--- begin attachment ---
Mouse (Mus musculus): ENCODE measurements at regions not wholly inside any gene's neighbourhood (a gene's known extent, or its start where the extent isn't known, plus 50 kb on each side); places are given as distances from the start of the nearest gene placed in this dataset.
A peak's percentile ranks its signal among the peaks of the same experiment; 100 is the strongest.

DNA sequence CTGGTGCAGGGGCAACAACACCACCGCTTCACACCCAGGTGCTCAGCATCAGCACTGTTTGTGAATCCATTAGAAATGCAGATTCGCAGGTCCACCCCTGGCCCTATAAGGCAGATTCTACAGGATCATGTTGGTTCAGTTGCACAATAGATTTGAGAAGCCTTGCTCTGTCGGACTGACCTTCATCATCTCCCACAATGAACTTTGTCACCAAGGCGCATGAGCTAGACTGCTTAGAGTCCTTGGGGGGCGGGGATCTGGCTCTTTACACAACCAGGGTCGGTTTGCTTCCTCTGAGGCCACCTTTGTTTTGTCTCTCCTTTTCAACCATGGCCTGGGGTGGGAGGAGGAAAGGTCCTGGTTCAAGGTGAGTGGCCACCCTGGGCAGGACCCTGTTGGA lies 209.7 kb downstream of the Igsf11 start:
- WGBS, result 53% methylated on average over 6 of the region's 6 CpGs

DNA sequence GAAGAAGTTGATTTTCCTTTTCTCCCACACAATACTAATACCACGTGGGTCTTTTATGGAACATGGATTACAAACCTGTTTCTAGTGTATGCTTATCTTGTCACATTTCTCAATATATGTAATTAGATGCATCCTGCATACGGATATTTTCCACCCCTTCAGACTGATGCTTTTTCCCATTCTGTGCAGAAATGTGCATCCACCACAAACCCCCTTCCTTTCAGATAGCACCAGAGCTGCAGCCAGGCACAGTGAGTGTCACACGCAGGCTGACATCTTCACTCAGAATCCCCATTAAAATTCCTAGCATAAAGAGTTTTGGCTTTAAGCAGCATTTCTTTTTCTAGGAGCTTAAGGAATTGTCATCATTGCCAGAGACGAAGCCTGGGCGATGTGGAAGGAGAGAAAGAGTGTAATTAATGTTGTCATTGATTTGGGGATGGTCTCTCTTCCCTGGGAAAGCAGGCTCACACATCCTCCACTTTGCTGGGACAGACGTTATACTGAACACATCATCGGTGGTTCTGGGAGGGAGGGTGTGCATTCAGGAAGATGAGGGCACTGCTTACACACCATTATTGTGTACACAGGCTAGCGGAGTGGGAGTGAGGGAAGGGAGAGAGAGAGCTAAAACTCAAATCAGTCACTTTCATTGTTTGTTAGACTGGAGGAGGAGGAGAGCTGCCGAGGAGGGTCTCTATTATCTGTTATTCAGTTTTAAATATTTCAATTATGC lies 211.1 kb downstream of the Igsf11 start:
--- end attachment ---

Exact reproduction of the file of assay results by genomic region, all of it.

Mouse (Mus musculus): ENCODE measurements at regions not wholly inside any gene's neighbourhood (a gene's known extent, or its start where the extent isn't known, plus 50 kb on each side); places are given as distances from the start of the nearest gene placed in this dataset.
A peak's percentile ranks its signal among the peaks of the same experiment; 100 is the strongest.

DNA sequence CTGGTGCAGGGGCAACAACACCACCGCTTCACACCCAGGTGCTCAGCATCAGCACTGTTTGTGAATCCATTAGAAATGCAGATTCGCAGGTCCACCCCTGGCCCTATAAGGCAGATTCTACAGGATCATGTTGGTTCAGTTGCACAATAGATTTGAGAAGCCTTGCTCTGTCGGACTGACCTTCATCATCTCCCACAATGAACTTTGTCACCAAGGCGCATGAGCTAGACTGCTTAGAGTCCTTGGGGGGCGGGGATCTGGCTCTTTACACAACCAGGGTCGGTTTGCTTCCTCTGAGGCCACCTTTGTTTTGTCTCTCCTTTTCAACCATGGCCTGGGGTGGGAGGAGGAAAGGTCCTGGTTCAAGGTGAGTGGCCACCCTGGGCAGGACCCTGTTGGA lies 209.7 kb downstream of the Igsf11 start:
- WGBS, result 53% methylated on average over 6 of the region's 6 CpGs

DNA sequence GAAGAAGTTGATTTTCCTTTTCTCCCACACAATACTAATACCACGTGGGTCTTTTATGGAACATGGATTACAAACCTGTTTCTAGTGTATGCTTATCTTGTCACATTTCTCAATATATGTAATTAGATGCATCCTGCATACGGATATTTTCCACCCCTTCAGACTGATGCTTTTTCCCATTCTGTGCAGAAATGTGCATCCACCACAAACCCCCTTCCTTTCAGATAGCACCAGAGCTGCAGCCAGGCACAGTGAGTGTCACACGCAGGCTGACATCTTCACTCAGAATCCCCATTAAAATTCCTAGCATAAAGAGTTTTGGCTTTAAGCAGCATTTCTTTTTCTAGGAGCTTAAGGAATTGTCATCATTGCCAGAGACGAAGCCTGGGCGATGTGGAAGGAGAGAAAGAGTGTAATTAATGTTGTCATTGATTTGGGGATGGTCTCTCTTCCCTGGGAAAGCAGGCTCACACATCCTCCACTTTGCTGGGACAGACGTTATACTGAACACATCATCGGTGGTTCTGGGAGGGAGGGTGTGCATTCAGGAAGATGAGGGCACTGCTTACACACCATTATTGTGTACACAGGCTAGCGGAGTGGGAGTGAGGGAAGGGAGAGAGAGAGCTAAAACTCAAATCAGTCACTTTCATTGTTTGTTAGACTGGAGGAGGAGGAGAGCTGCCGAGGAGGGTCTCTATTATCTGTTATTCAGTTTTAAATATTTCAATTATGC lies 211.1 kb downstream of the Igsf11 start: